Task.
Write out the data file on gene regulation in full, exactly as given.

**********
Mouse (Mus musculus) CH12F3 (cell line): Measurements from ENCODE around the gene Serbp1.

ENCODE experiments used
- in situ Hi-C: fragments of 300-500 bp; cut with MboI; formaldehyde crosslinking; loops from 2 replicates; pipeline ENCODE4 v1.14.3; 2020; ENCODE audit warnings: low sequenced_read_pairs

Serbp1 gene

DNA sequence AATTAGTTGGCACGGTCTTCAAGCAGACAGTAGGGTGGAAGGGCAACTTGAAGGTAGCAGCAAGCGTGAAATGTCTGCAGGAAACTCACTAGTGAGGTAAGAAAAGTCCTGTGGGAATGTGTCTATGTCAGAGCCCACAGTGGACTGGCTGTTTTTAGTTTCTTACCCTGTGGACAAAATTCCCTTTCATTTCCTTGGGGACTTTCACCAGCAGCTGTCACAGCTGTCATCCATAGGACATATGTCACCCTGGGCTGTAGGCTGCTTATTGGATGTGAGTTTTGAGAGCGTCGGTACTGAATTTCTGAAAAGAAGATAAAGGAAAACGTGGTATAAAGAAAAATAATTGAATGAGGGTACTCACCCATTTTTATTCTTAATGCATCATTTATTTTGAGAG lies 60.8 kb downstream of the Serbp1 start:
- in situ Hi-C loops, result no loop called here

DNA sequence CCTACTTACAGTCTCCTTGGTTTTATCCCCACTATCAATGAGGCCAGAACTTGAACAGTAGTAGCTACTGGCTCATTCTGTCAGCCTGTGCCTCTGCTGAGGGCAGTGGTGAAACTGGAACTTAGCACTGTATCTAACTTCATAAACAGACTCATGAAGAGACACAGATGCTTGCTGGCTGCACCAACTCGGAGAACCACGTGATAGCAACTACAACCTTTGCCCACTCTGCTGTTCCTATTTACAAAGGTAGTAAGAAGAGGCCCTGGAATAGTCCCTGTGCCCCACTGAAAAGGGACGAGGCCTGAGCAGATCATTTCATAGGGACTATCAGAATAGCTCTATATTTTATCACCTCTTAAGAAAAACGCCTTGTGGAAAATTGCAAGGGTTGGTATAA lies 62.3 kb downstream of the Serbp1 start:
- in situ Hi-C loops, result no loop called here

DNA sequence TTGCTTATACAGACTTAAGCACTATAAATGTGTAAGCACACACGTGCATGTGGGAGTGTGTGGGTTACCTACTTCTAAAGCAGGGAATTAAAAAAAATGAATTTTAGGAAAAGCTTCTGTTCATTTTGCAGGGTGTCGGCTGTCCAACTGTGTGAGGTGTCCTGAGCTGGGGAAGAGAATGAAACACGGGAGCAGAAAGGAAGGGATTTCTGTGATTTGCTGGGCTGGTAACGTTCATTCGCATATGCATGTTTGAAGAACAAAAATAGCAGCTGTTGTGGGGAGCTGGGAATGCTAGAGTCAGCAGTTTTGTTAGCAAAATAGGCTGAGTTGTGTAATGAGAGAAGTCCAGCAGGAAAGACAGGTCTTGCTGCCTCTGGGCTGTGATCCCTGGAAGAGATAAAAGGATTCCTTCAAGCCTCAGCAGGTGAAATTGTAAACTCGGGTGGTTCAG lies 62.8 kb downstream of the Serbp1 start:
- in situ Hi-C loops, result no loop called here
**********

Mouse (Mus musculus) CH12F3 (cell line): Measurements from ENCODE around the gene Serbp1.

ENCODE experiments used
- in situ Hi-C: fragments of 300-500 bp; cut with MboI; formaldehyde crosslinking; loops from 2 replicates; pipeline ENCODE4 v1.14.3; 2020; ENCODE audit warnings: low sequenced_read_pairs

Serbp1 gene

DNA sequence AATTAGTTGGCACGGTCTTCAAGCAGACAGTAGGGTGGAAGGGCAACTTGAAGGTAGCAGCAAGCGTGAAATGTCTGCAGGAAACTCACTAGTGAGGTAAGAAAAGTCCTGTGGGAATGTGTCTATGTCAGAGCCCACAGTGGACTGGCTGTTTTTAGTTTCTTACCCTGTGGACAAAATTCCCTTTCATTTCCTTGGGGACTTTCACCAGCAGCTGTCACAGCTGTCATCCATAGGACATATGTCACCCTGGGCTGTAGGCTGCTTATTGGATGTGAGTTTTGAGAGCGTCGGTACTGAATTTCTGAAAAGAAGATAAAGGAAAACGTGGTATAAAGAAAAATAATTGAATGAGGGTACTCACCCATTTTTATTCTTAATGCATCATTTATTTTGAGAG lies 60.8 kb downstream of the Serbp1 start:
- in situ Hi-C loops, result no loop called here

DNA sequence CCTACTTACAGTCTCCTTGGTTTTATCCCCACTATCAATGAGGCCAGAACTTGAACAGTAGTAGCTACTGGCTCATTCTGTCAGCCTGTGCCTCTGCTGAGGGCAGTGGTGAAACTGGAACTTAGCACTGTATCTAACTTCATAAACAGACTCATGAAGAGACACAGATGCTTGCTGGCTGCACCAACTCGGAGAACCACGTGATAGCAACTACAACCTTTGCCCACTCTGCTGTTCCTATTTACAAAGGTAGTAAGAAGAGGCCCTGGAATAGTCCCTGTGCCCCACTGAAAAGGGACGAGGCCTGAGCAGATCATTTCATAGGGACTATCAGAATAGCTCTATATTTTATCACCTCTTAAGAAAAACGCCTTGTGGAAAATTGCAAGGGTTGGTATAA lies 62.3 kb downstream of the Serbp1 start:
- in situ Hi-C loops, result no loop called here

DNA sequence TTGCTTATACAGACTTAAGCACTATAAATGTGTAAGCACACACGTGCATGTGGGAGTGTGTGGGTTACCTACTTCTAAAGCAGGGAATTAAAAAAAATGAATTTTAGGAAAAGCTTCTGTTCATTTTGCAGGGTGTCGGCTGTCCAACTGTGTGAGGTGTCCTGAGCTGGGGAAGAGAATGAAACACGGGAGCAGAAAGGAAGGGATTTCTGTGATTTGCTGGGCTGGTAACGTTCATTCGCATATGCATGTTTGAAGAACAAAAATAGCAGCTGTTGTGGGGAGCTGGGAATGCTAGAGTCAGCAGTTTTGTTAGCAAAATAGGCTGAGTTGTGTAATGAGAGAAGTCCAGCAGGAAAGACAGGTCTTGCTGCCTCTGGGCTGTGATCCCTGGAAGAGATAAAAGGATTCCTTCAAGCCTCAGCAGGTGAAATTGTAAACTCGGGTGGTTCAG lies 62.8 kb downstream of the Serbp1 start:
- in situ Hi-C loops, result no loop called here